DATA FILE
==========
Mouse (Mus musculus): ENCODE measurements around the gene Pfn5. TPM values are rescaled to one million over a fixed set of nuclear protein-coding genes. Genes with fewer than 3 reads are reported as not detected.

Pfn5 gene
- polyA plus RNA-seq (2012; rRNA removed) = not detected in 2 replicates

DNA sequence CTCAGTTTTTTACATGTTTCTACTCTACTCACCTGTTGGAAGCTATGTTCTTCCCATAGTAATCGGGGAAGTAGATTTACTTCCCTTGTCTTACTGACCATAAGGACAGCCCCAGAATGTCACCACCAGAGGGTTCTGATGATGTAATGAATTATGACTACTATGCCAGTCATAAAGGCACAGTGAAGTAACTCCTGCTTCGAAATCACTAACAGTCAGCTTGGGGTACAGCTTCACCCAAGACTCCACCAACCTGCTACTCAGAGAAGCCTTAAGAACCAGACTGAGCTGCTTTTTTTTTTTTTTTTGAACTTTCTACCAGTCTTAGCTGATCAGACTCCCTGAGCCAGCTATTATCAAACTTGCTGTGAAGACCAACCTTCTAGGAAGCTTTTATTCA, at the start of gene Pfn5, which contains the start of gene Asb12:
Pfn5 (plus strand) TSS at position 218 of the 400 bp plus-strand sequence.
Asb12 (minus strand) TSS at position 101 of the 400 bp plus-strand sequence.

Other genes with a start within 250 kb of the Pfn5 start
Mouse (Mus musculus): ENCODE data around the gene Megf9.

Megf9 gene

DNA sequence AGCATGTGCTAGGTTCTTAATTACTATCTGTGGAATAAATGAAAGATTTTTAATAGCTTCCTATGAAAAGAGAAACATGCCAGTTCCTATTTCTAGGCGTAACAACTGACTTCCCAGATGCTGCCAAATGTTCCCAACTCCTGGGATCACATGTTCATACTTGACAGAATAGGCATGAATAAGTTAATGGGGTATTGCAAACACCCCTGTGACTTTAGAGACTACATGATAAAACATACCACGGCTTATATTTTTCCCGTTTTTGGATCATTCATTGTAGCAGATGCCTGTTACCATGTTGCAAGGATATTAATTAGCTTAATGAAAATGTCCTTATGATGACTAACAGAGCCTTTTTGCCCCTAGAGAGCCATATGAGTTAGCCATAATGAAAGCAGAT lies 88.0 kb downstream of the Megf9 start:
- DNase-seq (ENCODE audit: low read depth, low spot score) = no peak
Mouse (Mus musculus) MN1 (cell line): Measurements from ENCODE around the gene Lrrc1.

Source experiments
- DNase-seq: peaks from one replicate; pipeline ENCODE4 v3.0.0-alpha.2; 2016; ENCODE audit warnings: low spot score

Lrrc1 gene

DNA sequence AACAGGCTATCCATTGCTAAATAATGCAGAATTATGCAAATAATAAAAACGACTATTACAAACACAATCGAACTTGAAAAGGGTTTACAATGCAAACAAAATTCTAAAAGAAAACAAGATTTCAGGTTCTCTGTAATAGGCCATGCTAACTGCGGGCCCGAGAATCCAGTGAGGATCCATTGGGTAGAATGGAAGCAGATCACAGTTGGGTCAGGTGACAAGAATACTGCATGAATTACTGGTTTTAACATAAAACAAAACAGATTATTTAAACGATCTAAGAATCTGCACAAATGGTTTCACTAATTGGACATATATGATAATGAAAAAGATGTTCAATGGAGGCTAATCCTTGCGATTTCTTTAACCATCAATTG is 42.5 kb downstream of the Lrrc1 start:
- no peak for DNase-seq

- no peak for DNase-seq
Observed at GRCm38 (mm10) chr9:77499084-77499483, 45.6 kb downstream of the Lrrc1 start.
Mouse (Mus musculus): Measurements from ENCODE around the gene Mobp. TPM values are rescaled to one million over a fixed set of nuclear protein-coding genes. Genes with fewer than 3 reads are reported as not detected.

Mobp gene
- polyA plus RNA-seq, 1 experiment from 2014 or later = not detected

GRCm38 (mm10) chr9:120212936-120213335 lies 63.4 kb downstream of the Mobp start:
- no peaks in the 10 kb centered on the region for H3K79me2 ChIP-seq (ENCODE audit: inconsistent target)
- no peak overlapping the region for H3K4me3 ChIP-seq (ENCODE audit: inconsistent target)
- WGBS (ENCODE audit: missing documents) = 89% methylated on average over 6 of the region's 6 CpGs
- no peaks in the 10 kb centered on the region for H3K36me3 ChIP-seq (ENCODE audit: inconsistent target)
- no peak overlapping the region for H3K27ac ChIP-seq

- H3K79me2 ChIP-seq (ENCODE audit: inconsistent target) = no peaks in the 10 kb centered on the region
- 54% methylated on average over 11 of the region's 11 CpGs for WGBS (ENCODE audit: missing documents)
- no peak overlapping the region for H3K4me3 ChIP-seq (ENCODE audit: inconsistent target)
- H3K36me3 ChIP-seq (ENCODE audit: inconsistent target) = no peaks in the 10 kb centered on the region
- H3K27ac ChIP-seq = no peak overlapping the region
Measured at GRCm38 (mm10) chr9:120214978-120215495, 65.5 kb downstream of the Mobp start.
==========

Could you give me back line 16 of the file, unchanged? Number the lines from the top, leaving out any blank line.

DNA sequence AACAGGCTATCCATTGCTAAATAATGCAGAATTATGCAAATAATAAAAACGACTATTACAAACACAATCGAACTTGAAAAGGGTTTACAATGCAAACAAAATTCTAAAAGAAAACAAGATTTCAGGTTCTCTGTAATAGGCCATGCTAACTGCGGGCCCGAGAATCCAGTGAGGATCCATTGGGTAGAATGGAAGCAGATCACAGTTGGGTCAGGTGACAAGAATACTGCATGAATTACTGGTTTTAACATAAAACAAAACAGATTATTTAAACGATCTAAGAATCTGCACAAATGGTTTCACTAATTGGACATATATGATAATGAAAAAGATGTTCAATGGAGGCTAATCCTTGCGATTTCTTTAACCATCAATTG is 42.5 kb downstream of the Lrrc1 start: